GOLDEN, Colo. — Colorado Parks and Wildlife officials are hoping a new collaring program will help better manage a herd of elk that has gradually drifted into suburban areas in the foothills west of Denver.
Officers began capturing and collaring the Clear Creek herd in December at two golf courses in Golden — The Club at Rolling Hills and Fossil Trace Golf Club, where elk have reportedly caused tens of thousands of dollars in damage — and then further north, in the Rocky Flats area, CPW announced on Thursday.
CPW hopes to put more than 40 of the GPS collars on female elk in the herd by next March and study data from the collars over the next five years, tracking the herd's movements and population trends.
The collaring program came as a result of recent concerns from Golden residents about safety and from the damage to the golf courses, according to CPW. Pictures and video from CPW showed dozens of elk roaming the golf courses. Officers sedated elk long enough to attach a collar and tag and then set them free.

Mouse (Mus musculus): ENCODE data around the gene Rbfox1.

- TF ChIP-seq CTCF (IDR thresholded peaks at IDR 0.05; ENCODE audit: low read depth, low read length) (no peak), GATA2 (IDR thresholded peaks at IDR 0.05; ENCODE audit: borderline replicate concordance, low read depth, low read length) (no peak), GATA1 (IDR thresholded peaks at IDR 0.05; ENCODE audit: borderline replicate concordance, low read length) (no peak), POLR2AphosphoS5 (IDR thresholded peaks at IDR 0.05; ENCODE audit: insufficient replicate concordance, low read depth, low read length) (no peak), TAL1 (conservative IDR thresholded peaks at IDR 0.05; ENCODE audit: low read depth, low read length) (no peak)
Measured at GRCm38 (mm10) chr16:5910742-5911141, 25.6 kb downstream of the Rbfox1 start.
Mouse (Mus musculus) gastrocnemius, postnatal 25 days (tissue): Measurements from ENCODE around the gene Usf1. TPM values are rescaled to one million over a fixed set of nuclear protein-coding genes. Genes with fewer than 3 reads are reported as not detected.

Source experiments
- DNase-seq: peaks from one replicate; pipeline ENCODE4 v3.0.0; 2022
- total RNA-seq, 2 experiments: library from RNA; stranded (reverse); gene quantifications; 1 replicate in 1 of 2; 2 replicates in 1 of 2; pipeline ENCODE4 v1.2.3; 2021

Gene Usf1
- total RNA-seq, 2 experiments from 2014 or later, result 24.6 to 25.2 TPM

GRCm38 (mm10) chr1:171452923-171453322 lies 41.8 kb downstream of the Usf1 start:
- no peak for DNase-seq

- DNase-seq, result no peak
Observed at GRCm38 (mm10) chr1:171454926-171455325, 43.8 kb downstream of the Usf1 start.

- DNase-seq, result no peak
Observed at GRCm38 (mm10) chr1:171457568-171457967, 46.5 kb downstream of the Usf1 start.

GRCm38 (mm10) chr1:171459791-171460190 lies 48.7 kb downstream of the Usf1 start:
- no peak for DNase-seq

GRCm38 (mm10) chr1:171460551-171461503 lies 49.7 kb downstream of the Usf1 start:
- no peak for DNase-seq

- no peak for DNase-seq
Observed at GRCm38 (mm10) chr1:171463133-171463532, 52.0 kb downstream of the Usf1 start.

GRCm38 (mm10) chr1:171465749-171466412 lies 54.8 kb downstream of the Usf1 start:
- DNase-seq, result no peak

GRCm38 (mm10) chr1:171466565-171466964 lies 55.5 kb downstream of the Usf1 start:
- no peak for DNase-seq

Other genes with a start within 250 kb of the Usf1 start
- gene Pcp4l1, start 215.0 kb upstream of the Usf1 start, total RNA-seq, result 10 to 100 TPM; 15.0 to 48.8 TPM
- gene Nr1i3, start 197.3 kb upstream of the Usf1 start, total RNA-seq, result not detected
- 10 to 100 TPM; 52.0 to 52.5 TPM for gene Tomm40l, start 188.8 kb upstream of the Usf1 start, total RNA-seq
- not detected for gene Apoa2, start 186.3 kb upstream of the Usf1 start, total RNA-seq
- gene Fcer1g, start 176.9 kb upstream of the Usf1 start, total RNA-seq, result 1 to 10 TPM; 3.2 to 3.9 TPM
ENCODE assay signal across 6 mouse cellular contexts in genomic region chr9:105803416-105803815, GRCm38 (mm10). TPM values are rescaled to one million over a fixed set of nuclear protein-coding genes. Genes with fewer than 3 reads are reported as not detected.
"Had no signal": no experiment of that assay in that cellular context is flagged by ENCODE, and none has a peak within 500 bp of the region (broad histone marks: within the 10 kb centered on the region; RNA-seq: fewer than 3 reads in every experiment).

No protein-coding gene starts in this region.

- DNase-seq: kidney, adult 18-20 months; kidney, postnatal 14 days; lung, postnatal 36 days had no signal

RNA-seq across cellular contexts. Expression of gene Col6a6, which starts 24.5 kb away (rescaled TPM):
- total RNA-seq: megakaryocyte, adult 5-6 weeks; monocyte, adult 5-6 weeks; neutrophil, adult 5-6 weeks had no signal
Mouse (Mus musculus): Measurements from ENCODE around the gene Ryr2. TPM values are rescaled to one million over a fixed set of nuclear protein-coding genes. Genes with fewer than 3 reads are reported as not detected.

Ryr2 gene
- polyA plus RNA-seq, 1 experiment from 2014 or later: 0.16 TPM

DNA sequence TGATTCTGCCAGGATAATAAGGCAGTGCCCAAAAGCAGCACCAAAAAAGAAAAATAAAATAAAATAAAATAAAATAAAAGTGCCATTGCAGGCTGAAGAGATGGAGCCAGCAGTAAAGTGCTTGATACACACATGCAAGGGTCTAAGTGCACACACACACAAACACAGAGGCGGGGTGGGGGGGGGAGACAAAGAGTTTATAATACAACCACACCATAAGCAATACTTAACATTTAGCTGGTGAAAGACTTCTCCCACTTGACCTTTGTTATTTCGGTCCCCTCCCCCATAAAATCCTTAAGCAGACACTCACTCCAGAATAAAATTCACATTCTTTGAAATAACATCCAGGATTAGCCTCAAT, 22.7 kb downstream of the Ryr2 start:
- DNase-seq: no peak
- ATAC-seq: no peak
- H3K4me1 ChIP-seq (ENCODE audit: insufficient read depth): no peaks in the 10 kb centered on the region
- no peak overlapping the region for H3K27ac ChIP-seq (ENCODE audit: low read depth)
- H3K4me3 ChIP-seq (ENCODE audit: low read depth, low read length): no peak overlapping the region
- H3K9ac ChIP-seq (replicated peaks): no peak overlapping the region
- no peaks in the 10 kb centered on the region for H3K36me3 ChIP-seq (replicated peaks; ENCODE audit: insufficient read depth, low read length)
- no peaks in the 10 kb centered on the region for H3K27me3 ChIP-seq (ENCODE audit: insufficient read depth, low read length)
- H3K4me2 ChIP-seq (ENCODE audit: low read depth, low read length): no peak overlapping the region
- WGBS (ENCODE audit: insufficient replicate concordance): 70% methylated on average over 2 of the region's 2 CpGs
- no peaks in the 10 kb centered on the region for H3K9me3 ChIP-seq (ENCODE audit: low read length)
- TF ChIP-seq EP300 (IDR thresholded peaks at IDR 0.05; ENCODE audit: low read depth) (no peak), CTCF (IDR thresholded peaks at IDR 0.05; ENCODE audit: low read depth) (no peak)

"Determining when and where elk occur and how many will there are is the first step in mitigating some of the issues CPW and land managers and owners are currently experiencing," said CPW biologist Ben Kraft, who heads the project.
Similar collaring studies in Estes Park and Rabbit Mountain have showed elk movements in real time and how herds adapt to landscapes, despite development and other human activity, CPW said.
How CPW plans to manage the herds in the Golden area remains unclear, until the agency gets more information about their movements. Public hunt programs have been used in managing the Rabbit Mountain herd.
“So I think in these areas, and specifically on Jefferson County Open Space, I think we can implement some of those management strategies," Kraft said, "and the main push for that would be to redistribute elk back to the west so they are not forming resident herds in the foothills along urban interface areas."